To read more of this article from the Center for Rural Affairs, click HERE!


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remember the awesome audio.almanac

yeah, that was fun!
Greenhorns 2013 Farmers Almanac

Download these audio tracks for listening in the car or truck, and in the greenhouse. Consider recording lectures and songs for others for next year’s New Farmer’s Audio Almanac. Email them to Almanac@thegreenhorns.net. If you are still unfamiliar with the audio capacities of your smartphone, ask your smart 15 year old cousin to help you access Stitcher and Heritage Radio Network lectures on your smartphone. The Association for Cultural Equity has many recordings by Alan Lomax. Archive.org has thousands of tracks. Really, it’s worth your time to figure it out.


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fork to fork

11th June sees the second year of the Franklin Fork to Fork Festival, a celebration of food, drink, music and the buzz of a strong, engaged and active community!   There will be food from Kitty Fisher’s, the River Café, etc etc etc…..

The aim is to raise funds for the Open Air Classroom project at Ark Franklin Primary Academy where we are building an inspirational garden space that will be open to both the school and the local community.  The aim of the garden is to provide an enriching, exciting and educational space for children to learn the fundamental elements of healthy nutrition alongside mathematics, English, science and the wider curriculum, bringing their learning to life.  A place where pupils and the wider community can experience the joy of discovery, solve problems, be creative, develop self-confidence and mature both socially and emotionally.

Our plans include a pond, raised beds, an outdoor kitchen, space for productions and a weather station, affording our children daily opportunities to physically engage with their environment.  We hope the garden can help reverse the trend that currently sees children in the UK spending less time in green spaces than the population of our prisons.  Our garden will give children access to the outdoors, reversing trends in obesity and childhood depression and giving our children space to reflect and grow.  To visit this website and watch the video, click here!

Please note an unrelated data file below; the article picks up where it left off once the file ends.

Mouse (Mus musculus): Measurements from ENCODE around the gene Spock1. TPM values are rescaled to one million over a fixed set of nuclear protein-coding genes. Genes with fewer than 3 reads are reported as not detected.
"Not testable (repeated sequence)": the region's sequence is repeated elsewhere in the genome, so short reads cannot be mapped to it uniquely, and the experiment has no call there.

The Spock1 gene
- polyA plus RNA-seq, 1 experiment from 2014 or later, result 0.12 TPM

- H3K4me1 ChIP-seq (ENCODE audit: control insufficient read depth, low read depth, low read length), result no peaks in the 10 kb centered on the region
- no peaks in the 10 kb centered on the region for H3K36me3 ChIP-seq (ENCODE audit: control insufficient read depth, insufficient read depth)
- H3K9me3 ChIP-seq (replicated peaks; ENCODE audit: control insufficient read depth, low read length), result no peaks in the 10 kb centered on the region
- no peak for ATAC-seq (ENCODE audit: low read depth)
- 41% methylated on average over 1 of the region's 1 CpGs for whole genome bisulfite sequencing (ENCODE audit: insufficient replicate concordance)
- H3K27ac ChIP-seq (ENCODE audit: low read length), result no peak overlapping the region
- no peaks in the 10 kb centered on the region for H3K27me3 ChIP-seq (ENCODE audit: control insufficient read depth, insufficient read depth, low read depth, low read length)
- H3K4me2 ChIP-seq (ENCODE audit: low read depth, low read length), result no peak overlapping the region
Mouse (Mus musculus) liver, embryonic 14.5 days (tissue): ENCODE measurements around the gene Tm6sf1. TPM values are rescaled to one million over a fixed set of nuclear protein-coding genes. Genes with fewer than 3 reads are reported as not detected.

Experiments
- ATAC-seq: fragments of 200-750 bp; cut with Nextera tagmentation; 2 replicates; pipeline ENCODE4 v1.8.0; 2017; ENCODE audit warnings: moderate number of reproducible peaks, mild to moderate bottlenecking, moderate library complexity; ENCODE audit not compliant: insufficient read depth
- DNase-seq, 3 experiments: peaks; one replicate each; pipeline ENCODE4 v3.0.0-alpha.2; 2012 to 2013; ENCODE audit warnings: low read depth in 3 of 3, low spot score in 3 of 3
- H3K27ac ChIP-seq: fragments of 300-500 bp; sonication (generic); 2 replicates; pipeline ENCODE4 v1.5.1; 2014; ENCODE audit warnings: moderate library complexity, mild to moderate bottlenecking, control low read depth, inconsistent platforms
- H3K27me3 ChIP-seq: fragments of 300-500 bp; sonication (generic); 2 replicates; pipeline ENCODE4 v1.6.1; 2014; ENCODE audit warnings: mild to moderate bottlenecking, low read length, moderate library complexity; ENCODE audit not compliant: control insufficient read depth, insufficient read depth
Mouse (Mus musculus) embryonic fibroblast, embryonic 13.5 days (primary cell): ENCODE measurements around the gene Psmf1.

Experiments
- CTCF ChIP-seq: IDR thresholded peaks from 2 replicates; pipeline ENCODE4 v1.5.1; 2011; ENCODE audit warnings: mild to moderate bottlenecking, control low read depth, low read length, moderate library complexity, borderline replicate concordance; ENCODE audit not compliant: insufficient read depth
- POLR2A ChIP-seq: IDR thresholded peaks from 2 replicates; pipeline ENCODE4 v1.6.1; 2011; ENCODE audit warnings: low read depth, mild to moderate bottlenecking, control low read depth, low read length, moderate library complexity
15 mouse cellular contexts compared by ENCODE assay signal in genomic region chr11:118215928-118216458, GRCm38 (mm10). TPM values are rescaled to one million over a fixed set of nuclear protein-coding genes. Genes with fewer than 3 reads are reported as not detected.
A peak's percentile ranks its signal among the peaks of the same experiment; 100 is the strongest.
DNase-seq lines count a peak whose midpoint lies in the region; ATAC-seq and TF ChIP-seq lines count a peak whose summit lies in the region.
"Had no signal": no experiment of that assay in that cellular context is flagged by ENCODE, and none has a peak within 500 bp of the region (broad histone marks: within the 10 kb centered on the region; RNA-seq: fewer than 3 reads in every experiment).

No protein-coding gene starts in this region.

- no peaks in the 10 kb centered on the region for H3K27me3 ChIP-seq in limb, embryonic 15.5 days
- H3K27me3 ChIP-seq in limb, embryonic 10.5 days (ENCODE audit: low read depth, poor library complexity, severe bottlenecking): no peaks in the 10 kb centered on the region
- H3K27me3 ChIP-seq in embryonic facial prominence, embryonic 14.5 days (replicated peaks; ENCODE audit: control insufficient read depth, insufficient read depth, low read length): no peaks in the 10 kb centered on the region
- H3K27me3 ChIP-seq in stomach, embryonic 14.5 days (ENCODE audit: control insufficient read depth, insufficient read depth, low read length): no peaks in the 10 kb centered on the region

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french farm hack’s registration open now!

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You will have the opportunity to take part in a wealth of activities: introductory sessions to metal work, talks, workshops, conferences, etc. In this form you can tell us the activities that interest you the most, and help us to put together a programme that suits your needs!
In order to keep things simple, we advise you to tick “Definitely” for:
– the ongoing workshop which you are most interested in
– a maximum of 2 introductory workshops
The aim is not only to tell us what you’re interested in, but also what you feel you will be able to do, without trying to cram in too much.

To take a look and to book,  click HERE!


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eddy awards readers’ choice voting is now live!

The EDDYs celebrates editorial excellence among nearly 90 publishers of Edible Communities covering the local food landscape across the US and Canada. A panel of 50+ esteemed judges selected the finalists, and now it’s up to you to pick the Readers’ Choice winners.  Vote daily in each category through June 8! To vote, Click HERE!